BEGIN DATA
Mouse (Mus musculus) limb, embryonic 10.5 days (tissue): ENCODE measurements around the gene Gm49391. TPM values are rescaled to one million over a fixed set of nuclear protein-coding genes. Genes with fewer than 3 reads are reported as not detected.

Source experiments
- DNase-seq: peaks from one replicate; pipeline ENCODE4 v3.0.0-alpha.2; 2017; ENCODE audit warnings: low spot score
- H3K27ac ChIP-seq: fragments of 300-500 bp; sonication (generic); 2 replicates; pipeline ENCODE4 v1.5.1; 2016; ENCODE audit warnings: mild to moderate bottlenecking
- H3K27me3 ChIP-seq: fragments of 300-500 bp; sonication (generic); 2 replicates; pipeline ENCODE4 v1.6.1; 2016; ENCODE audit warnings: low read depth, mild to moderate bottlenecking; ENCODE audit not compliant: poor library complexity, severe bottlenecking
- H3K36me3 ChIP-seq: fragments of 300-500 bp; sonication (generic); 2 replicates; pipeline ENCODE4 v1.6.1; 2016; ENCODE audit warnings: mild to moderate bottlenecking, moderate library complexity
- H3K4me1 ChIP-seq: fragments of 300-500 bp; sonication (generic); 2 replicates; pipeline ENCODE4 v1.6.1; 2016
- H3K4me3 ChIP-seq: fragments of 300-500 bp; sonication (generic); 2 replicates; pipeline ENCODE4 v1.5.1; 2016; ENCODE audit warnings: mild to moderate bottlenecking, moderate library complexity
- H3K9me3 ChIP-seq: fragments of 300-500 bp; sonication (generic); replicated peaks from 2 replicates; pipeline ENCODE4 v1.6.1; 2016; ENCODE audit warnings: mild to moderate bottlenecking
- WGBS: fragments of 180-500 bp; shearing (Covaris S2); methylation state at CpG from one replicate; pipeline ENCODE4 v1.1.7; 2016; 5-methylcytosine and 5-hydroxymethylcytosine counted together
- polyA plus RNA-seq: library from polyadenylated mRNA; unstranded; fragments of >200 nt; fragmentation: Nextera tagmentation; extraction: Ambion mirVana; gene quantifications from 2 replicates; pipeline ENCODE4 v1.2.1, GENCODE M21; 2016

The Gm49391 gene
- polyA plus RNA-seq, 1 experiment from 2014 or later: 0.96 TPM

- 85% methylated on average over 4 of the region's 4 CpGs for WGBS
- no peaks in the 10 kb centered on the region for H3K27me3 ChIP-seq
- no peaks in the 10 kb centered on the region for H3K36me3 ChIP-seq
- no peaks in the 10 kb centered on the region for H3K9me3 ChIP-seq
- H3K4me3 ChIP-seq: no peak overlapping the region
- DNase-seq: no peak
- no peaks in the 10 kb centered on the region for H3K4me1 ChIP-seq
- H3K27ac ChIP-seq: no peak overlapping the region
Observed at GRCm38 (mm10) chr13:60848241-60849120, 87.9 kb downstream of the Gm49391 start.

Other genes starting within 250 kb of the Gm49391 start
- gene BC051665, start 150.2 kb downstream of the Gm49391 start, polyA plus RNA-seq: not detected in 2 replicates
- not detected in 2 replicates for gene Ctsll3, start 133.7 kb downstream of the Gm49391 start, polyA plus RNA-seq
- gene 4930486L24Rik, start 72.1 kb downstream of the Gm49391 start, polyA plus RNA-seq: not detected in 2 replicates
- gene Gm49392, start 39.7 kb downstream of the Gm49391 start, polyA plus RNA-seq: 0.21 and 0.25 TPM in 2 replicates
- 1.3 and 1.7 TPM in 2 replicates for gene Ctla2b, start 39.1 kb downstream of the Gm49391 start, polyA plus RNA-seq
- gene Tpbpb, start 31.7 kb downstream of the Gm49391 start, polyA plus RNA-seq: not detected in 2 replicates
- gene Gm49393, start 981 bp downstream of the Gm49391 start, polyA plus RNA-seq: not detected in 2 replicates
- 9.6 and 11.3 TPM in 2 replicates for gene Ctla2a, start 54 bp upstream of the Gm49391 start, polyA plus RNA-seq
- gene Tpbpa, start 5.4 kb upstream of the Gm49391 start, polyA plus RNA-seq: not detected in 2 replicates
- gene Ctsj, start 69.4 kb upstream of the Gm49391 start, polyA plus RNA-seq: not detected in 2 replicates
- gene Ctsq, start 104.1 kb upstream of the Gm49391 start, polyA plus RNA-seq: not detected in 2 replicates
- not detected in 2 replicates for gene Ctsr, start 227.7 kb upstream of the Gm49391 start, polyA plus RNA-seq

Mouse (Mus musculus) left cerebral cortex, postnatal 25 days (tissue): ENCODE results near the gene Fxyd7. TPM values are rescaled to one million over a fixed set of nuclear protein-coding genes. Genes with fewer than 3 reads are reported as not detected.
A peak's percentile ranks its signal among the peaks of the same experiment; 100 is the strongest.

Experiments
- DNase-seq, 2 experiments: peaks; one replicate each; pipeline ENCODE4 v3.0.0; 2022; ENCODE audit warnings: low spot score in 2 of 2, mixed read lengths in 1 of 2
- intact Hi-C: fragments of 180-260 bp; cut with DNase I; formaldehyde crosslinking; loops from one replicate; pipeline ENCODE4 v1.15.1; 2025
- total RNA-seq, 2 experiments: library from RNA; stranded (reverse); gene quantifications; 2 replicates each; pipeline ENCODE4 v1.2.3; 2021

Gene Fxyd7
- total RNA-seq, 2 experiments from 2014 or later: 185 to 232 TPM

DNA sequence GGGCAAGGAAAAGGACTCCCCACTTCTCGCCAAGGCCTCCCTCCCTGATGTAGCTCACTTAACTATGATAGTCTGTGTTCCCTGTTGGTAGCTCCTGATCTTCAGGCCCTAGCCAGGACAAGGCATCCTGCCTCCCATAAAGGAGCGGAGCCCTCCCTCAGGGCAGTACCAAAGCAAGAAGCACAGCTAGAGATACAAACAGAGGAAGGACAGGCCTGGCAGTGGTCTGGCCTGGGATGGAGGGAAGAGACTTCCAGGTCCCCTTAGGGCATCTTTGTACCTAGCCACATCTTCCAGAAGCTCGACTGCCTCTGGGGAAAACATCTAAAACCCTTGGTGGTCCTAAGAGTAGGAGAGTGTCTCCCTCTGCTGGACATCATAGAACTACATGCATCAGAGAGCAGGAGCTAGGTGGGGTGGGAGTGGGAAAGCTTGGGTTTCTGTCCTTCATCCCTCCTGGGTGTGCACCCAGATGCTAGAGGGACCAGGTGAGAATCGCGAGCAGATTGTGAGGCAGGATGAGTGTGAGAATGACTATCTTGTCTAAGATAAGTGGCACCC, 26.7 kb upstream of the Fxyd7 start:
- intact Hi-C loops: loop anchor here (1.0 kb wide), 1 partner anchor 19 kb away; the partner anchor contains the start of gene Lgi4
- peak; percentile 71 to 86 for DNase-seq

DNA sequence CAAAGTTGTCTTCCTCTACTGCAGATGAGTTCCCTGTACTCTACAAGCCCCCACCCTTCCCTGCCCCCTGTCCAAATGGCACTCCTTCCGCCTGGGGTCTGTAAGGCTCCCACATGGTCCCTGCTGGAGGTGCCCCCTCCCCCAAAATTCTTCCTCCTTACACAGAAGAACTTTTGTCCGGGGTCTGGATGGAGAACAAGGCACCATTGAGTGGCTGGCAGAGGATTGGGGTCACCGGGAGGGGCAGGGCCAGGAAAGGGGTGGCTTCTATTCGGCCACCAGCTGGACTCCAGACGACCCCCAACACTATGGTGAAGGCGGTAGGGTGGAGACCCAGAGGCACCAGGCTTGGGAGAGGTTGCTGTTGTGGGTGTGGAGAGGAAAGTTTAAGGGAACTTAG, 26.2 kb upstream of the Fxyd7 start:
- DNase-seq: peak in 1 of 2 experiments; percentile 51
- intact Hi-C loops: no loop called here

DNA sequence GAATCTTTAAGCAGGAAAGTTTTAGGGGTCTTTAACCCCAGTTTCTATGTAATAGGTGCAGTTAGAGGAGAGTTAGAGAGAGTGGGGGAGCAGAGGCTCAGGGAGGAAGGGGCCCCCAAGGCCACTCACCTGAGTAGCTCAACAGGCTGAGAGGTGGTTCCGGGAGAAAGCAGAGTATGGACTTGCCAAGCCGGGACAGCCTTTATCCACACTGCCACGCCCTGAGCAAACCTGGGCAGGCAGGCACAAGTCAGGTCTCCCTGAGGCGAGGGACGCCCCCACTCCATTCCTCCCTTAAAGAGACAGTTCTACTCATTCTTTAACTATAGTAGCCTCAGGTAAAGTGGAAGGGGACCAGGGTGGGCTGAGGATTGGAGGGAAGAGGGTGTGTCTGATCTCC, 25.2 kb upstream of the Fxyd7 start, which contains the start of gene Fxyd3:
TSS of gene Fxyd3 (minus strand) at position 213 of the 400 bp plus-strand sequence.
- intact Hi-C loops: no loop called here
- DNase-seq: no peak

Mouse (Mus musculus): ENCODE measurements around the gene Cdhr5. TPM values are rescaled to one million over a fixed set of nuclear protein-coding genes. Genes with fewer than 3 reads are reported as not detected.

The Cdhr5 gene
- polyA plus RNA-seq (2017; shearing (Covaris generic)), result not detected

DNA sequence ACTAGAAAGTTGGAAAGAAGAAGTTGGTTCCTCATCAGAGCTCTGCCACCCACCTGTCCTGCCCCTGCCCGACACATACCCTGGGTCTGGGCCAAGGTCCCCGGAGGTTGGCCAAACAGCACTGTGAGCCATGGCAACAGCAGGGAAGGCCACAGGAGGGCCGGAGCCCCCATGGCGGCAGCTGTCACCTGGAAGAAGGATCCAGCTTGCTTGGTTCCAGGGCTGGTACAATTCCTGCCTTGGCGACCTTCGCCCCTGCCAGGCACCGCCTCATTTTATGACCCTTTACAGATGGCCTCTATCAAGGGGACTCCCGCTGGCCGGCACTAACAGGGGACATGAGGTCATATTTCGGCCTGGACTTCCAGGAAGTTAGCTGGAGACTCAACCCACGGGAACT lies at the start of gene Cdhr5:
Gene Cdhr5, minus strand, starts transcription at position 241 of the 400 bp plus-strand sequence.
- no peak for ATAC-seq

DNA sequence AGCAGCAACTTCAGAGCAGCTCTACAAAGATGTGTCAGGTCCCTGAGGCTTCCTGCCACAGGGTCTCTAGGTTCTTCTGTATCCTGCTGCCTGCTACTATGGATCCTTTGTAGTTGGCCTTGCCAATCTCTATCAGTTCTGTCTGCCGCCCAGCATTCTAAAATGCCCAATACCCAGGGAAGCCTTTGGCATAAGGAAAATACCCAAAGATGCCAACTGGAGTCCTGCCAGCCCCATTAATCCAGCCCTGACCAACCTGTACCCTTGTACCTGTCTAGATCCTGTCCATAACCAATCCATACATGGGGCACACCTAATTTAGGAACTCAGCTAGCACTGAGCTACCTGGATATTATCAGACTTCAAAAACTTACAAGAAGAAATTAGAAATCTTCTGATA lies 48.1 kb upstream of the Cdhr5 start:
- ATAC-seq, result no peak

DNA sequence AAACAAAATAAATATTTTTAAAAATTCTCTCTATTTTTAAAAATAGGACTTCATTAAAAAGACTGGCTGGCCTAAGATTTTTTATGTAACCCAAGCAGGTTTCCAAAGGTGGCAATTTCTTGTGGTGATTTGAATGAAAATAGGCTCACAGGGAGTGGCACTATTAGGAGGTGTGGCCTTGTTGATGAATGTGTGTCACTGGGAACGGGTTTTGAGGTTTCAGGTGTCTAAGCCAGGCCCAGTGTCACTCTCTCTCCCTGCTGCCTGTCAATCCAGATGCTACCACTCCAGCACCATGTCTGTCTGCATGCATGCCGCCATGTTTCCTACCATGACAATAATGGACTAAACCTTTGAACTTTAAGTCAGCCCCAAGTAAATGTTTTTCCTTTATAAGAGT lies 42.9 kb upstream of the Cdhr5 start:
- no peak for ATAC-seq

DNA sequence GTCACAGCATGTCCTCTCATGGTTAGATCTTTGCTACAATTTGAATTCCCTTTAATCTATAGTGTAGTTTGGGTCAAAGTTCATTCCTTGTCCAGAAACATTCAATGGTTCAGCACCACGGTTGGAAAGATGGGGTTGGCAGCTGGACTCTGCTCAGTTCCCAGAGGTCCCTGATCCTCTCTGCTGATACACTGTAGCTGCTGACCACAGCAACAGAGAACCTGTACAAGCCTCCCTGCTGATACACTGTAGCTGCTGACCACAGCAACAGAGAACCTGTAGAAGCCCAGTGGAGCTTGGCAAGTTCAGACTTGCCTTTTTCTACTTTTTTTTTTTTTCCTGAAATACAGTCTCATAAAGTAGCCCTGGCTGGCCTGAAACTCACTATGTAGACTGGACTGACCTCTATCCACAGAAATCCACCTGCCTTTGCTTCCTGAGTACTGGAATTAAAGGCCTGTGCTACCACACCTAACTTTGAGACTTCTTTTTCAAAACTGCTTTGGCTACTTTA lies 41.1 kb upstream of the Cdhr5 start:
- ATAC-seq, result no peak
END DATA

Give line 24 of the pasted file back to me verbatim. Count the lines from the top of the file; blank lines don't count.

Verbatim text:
- gene BC051665, start 150.2 kb downstream of the Gm49391 start, polyA plus RNA-seq: not detected in 2 replicates